OSAKA -- Some of the 11 prefectures under the second state of emergency to stem coronavirus infections have made dining businesses that went under before Feb. 7 eligible for subsidies for cooperating with early closing-hour requests, the Mainichi Shimbun has learned.
"Cooperation money" of 60,000 yen (about $570) a day is paid to restaurants that complied with a government request to shorten business hours between Jan. 14 and Feb. 7, the initial period for the current state of emergency. But some eateries went bankrupt or closed down during that time, and whether they can receive subsidies differs by prefecture.
Only two prefectures -- Hyogo and Kanagawa -- decided from the beginning to make daily payments to those restaurants. The move led eateries in other prefectures to complain, saying, "It's wrong to not pay anything at all." The Osaka Prefectural Government, which was not going to issue a penny to restaurants closing down during the period, reversed its policy on Feb. 4 amid criticism. The about-face leaves open the possibility for other prefectures to change their policies.
Nine prefectures including Osaka had set conditions for subsidizing restaurants if they remain in business on Feb. 7 -- what was initially going to be the last day of the current emergency declaration -- or if they are open on the day of application for the money after the period. Their reasons include "to make restaurants respond to requests to shorten business hours over the entire period" and "to support eateries that maintain operations."
In response to questions from the Mainichi Shimbun, an official at the Tokyo Metropolitan Government explained, "I'm afraid we can't release cash to restaurants that have closed down because the subsidy is meant to support businesses in continuing operations." An official at the Kyoto Prefectural Government also said, "One of the purposes (of the financial aid) is to support companies that maintain trading." Elsewhere, a Fukuoka Prefectural Government official said: "If complicated requirements were to be applied according to the needs of each business, time would be taken up doing confirmations and assessments, and as a result it would be longer until payments are made. To some extent, we need to draw a line." Though the national government pays 80% of the cooperation money, the Cabinet Office takes the stance that "rules should be set by each prefecture implementing the initiative."
In its guidelines on Jan. 29, the Osaka Prefectural Government had set conditions for payments including that restaurants cooperate for the whole 25 days between Jan. 14 and Feb. 7, actually operate until Feb. 7, and don't go bankrupt or close down before its application made on or after Feb. 8 is granted.
Tomofumi Fujimaru, 44, who manages wine restaurants in Osaka and Tokyo, closed two of his six restaurants in Osaka Prefecture on Jan. 31 because of profit drops amid the pandemic. When he made inquiries with the prefecture's call center on Jan. 27, he was told, "There's a possibility restaurants that have closed down will not be paid." He said it was then that he realized what the conditions meant. Fujimaru appealed to the Mainichi Shimbun, saying: "They were not properly announced in advance. There are probably other restaurants that have not realized what the conditions are."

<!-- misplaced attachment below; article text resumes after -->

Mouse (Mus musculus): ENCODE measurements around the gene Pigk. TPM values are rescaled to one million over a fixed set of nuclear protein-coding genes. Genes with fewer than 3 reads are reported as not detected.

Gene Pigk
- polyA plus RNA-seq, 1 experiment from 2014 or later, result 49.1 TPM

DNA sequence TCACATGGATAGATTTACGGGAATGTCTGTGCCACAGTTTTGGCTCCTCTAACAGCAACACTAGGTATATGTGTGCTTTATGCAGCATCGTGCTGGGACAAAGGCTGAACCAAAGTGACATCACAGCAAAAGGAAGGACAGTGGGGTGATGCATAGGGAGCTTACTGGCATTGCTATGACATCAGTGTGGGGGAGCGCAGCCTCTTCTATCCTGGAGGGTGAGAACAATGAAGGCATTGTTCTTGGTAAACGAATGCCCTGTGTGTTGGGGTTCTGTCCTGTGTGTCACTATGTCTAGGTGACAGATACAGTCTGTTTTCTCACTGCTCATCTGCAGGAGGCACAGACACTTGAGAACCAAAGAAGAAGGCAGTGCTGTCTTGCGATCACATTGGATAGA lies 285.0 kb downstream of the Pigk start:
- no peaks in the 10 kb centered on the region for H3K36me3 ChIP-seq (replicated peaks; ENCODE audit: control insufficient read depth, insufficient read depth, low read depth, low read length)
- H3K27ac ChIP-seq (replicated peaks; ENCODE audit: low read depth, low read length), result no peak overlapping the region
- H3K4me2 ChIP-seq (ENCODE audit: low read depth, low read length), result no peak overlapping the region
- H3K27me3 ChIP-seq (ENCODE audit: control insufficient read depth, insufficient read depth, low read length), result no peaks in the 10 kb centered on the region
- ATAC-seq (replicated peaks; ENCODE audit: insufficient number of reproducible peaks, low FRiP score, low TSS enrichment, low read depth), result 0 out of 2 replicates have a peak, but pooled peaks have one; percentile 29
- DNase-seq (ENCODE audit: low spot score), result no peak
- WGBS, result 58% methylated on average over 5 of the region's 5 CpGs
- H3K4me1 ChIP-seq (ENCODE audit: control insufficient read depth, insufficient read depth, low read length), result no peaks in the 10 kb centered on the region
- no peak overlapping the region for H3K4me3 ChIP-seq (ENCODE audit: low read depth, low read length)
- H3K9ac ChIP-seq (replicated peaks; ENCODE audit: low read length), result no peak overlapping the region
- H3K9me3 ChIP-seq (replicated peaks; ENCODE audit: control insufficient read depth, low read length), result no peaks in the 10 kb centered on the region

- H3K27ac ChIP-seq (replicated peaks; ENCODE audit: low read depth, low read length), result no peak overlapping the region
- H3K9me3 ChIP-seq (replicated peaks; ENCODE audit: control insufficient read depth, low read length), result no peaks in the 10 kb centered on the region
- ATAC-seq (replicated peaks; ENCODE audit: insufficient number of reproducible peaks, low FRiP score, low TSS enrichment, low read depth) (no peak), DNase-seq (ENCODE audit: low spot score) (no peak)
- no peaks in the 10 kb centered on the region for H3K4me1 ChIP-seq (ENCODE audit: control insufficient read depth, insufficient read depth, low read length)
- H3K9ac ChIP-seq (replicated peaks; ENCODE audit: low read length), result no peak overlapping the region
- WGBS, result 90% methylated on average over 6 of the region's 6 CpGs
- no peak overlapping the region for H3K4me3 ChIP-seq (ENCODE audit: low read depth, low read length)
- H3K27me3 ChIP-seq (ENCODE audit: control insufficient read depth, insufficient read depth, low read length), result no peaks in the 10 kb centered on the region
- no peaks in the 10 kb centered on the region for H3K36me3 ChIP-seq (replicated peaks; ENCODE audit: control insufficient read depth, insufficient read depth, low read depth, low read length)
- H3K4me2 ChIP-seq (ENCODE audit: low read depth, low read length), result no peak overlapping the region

An official at the Osaka Prefectural Government told the Mainichi Shimbun on Feb. 3 that they had not outright assumed they would be paying businesses by the day because one of the support's aims is to subsidize restaurants that responded to the request across the entire period to prevent the spread of infections and that they excluded bankrupt businesses because another of its aims was to support companies to maintain operations.
But Osaka Gov. Hirofumi Yoshimura revealed during a Feb. 4 press conference that he would change the policy so that restaurants that went bankrupt or closed down during the period do receive money, explaining: "Our request is difficult, and the (state of emergency) period has been extended. We've decided to make an exception and pay by the day."
Meanwhile, the Hyogo Prefectural Government had decided from the beginning to pay businesses daily even if they went bankrupt because it "wanted many owners to shorten business hours." An official at the Kanagawa Prefectural Government also said, "We pay if it is proven a restaurant had short operating hours in compliance with our request and if a notification of business closure is submitted."
Following Osaka's policy change, the Kyoto Prefectural Government is apparently considering making payments for the extended period after the initial state of emergency period that would have ended Feb. 7.
(Japanese original by Yasutoshi Tsurumi, Izumisano Resident Bureau; Hiroto Ueno, Hiroshi Muramatsu and Kohei Takase, Osaka City News Department)